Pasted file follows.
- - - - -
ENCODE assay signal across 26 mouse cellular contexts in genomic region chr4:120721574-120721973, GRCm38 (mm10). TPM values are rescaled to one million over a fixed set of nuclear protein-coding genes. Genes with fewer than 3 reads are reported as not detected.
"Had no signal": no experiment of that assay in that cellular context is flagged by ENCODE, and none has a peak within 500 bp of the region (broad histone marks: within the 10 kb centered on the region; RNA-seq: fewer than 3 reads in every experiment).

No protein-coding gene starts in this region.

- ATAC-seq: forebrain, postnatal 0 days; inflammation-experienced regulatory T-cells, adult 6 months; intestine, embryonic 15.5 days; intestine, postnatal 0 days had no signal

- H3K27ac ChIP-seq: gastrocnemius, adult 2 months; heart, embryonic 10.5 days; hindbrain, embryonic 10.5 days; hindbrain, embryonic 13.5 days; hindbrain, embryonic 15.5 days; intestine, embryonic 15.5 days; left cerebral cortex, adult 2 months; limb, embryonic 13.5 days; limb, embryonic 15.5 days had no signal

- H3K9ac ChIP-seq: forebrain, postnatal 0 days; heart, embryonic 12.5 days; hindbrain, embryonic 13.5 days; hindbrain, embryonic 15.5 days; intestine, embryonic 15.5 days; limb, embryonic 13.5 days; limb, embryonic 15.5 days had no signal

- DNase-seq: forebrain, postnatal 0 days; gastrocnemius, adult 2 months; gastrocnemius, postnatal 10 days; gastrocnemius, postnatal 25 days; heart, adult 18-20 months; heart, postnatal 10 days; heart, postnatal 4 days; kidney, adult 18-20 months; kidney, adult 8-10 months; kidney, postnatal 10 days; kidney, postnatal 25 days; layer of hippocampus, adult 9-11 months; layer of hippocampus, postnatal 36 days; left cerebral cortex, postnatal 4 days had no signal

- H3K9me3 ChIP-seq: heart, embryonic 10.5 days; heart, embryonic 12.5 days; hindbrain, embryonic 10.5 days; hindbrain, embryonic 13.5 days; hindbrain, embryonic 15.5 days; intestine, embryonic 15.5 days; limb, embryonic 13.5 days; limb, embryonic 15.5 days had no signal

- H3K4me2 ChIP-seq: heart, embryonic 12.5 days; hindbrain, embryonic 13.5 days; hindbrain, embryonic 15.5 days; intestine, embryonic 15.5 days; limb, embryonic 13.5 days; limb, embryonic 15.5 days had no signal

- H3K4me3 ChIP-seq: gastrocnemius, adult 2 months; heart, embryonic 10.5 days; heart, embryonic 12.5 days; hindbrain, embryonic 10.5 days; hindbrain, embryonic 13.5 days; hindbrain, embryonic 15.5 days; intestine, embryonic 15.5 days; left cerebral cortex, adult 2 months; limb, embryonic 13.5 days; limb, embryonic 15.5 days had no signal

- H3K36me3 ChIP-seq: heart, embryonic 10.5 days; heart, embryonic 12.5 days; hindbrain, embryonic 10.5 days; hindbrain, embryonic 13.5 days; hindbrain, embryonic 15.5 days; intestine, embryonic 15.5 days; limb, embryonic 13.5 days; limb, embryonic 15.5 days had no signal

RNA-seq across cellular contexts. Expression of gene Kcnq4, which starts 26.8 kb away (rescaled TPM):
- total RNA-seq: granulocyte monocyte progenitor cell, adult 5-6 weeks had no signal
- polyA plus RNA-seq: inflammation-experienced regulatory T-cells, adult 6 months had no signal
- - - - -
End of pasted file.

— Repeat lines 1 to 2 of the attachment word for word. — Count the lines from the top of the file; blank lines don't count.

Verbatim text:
ENCODE assay signal across 26 mouse cellular contexts in genomic region chr4:120721574-120721973, GRCm38 (mm10). TPM values are rescaled to one million over a fixed set of nuclear protein-coding genes. Genes with fewer than 3 reads are reported as not detected.
"Had no signal": no experiment of that assay in that cellular context is flagged by ENCODE, and none has a peak within 500 bp of the region (broad histone marks: within the 10 kb centered on the region; RNA-seq: fewer than 3 reads in every experiment).